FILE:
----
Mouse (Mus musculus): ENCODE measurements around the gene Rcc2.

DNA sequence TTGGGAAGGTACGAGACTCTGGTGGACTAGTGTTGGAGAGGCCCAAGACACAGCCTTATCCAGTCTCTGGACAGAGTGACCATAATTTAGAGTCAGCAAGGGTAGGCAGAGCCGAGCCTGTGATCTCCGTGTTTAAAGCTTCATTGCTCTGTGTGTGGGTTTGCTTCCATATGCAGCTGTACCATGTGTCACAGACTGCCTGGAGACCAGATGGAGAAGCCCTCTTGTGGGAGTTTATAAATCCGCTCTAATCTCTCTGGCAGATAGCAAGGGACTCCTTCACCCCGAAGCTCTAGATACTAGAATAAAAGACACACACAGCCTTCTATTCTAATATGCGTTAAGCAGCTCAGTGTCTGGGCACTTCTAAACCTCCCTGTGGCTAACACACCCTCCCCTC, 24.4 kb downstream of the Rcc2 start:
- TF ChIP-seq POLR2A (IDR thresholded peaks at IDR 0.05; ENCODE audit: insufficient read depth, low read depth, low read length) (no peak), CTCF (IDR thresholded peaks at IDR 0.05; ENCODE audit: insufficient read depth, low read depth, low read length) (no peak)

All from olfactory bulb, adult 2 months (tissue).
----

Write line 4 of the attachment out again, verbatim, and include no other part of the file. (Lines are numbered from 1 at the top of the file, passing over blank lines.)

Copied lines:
All from olfactory bulb, adult 2 months (tissue).